The Federal Reserve on Wednesday raised a key U.S. interest rate for the fourth time this year in an aggressive bid to cool off the hottest inflation in four decades, signaling more rate hikes are coming even as the economy softens.
The central bank voted unanimously to lift the so-called fed funds rate by another 0.75 percentage points to a range of 2.25% and 2.5%.
Higher rates raise the cost of borrowing for businesses and consumers and tend to slow the economy by making it more expensive to take out a loan, get a car or buy a house. And when the economy slows, inflation also tends to dissipate.
Rising rates — they are rising at the fastest pace since 1981 — already appear to be having a dampening effect on the economy. The Fed noted that “recent indicators of spending and production have softened.”
Yet central bank officials signaled they are not about to let up. “Ongoing increases” in interest rates “will be appropriate,” the Fed said.
“While there are looming concerns over growth, the Fed has decided that in the battle against inflation, it will shoot first and ask questions later,” said chief economist Avery Shenfeld of CIBC World Markets.
At the same time, though, the Fed has tried to reassure Main Street and Wall Street that the economy is still on solid footing. The bank also noted that “job gains have been robust in recent months, and the unemployment rate has remained low.”
“I don’t think the economy is in recession right now,” Fed Chairman Jerome Powell said in a press conference. “We are not trying to have a recession and we don’t have to.”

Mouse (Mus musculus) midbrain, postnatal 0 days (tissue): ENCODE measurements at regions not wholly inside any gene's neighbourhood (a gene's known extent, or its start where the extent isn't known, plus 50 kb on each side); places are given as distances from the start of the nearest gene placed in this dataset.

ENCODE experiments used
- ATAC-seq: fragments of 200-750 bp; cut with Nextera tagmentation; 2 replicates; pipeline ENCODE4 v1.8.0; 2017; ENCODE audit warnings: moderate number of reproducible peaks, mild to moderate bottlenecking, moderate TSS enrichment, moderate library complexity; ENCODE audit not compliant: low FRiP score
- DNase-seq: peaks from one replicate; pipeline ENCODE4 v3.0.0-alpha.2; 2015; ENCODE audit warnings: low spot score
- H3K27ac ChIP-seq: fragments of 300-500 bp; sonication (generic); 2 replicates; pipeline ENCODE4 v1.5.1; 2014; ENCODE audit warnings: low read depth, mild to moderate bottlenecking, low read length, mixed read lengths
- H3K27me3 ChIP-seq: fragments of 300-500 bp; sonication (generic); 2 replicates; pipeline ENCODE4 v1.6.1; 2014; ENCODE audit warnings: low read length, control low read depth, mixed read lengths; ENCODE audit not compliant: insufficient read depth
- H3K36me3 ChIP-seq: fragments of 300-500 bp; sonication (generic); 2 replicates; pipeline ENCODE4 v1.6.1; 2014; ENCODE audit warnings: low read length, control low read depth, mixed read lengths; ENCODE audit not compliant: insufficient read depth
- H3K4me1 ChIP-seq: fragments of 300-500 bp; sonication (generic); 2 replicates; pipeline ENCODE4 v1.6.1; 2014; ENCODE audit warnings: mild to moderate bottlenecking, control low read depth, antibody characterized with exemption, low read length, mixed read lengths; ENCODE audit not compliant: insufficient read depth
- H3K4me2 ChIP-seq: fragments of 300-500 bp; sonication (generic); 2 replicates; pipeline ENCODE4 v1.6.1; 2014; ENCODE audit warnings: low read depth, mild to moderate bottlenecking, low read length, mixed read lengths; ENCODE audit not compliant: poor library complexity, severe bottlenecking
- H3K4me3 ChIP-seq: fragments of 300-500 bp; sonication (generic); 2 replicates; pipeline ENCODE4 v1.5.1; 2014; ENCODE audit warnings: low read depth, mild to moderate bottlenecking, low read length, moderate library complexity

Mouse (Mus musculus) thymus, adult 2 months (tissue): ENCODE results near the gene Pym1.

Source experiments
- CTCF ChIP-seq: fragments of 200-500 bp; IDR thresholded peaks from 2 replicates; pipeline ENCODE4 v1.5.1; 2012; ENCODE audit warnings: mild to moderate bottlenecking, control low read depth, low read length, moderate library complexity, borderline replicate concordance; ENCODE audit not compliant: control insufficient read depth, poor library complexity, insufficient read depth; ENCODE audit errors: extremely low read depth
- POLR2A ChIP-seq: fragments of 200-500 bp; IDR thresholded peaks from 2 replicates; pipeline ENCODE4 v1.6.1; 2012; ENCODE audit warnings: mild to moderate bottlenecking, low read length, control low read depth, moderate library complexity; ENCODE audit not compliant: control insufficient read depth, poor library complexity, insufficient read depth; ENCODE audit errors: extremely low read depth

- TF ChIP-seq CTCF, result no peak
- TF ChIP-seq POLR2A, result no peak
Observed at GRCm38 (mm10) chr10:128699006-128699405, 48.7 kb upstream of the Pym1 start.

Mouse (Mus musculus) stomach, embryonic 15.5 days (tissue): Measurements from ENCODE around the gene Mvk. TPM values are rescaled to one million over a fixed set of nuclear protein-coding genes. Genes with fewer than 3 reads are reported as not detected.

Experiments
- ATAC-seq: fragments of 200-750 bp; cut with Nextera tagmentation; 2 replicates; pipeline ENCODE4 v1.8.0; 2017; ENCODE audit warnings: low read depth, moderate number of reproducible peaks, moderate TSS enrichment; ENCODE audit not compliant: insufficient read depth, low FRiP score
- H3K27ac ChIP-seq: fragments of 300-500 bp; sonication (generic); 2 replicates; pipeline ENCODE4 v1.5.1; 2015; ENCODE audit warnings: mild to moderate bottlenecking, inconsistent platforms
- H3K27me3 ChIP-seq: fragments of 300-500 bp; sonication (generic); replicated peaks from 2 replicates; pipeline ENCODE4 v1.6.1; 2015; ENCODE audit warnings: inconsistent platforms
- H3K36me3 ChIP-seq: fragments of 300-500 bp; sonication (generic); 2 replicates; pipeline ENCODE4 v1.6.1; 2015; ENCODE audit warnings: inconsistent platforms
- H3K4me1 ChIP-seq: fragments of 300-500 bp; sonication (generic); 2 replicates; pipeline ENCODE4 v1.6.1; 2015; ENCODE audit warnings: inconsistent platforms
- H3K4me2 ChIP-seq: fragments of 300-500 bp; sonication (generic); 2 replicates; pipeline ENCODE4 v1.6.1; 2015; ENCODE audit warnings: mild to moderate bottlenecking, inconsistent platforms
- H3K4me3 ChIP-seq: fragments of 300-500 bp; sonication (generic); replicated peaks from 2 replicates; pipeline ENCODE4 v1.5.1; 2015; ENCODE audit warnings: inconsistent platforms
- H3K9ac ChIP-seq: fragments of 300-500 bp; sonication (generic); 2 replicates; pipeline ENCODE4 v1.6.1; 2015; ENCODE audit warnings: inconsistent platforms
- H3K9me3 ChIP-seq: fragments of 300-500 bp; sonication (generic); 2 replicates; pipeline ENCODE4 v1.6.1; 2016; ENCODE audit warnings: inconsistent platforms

One key question for economists is how far the Fed will eventually have to raise its benchmark rate into “restrictive” territory to bring inflation down. Rates are considered restrictive when they significantly slow the growth in the economy.
The level of rates right now matches what the Fed considers neutral — neither boosting nor slowing the economy.
Powell was noncommittal about future rate increases. Rates would go higher, he said, but the Fed would make that decision based on the incoming economic data.
Nor did Powell reveal his hand on whether the Fed would push rates up by 50 or 75 basis points at the next policy meeting in September.
In the long run, the Fed’s goal is to return inflation to its 2% target. The cost of living has surged to a nearly 41-year high of 9.1% in the 12 months ended in June, up from less than 2% just 18 months ago.
The rate of inflation hovered at or below 2% in the decade preceding the pandemic.
Yet U.S. financial markets have suddenly switched to seeming to fear a recession more than the runup in inflation. The yield on the 10-year Treasury note BX:TMUBMUSD10Y has fallen 70 basis points since the last Fed meeting in June.
Traders in the fed funds futures market now expect the Fed to reverse course and cut rates in the middle of 2023.
Many economists view the situation differently. They think the Fed might have to continue to raise its benchmark rate to 5% o r higher to quell inflation.
By contrast, the Fed in June penciled in raising its benchmark rate to near 3.5% this year and to close to 4% next year.